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Publication numberUS7925925 B2
Publication typeGrant
Application numberUS 12/345,997
Publication dateApr 12, 2011
Filing dateDec 30, 2008
Priority dateDec 30, 2008
Fee statusPaid
Also published asUS8312326, US20100169710, US20110276827
Publication number12345997, 345997, US 7925925 B2, US 7925925B2, US-B2-7925925, US7925925 B2, US7925925B2
InventorsRobert J. Royer, Jr., Richard Mangold
Original AssigneeIntel Corporation
Export CitationBiBTeX, EndNote, RefMan
External Links: USPTO, USPTO Assignment, Espacenet
Delta checkpoints for a non-volatile memory indirection table
US 7925925 B2
Abstract
According to some embodiments, delta checkpoints are provided for a non-volatile memory indirection table to facilitate a recovery process after a power loss event.
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Claims(9)
1. A method, comprising:
maintaining an indirection table associated with pages of a non-volatile memory, the indirection table including a mapping of logical-to-physical addresses;
storing a delta checkpoint page in the non-volatile memory, the delta checkpoint page being associated with updates to the indirection table in connection with an erase block of the non-volatile memory, wherein the delta checkpoint page comprises (i) data for the delta checkpoint page, including a logical address for each page in the erase block and (ii) metadata for the delta checkpoint page;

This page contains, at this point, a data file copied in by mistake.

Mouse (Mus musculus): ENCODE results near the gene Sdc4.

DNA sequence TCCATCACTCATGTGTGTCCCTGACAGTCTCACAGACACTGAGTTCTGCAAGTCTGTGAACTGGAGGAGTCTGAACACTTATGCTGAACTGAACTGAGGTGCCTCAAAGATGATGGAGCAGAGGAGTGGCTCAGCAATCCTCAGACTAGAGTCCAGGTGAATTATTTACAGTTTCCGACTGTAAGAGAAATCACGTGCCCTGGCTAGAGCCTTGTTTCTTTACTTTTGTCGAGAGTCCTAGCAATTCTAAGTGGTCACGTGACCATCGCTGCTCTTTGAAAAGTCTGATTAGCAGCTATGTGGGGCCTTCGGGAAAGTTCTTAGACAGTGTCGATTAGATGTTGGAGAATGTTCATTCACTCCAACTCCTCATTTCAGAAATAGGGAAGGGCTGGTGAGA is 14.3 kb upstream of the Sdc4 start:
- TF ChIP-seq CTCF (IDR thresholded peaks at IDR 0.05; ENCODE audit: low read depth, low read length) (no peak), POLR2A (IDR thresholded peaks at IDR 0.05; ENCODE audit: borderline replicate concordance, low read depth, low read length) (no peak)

after a power loss event, reading the delta checkpoint page from the non-volatile memory;
re-creating the indirection table based at least in part on the delta checkpoint page; and
arranging to recover a memory state associated with the non-volatile memory in accordance with the re-created indirection table.
2. The method of claim 1, wherein the non-volatile memory comprises a NAND memory.
3. The method of claim 2, wherein each page includes user data and metadata, and a plurality of pages comprises the erase block.
4. The method of claim 1, wherein the data for the delta checkpoint page further includes a bitmask of erased blocks.
5. A method, comprising:
maintaining an indirection table associated with pages of a non-volatile memory, the indirection table including a mapping of logical-to-physical addresses; and
storing a delta checkpoint page in the non-volatile memory, the delta checkpoint page being associated with updates to the indirection table in connection with an erase block of the non-volatile memory, wherein the delta checkpoint page comprises (i) data for the delta checkpoint page, including a logical address for each page in the erase block and (ii) metadata for the delta checkpoint page, wherein the metadata for the delta checkpoint page includes a logical address identifying the page as a delta checkpoint page.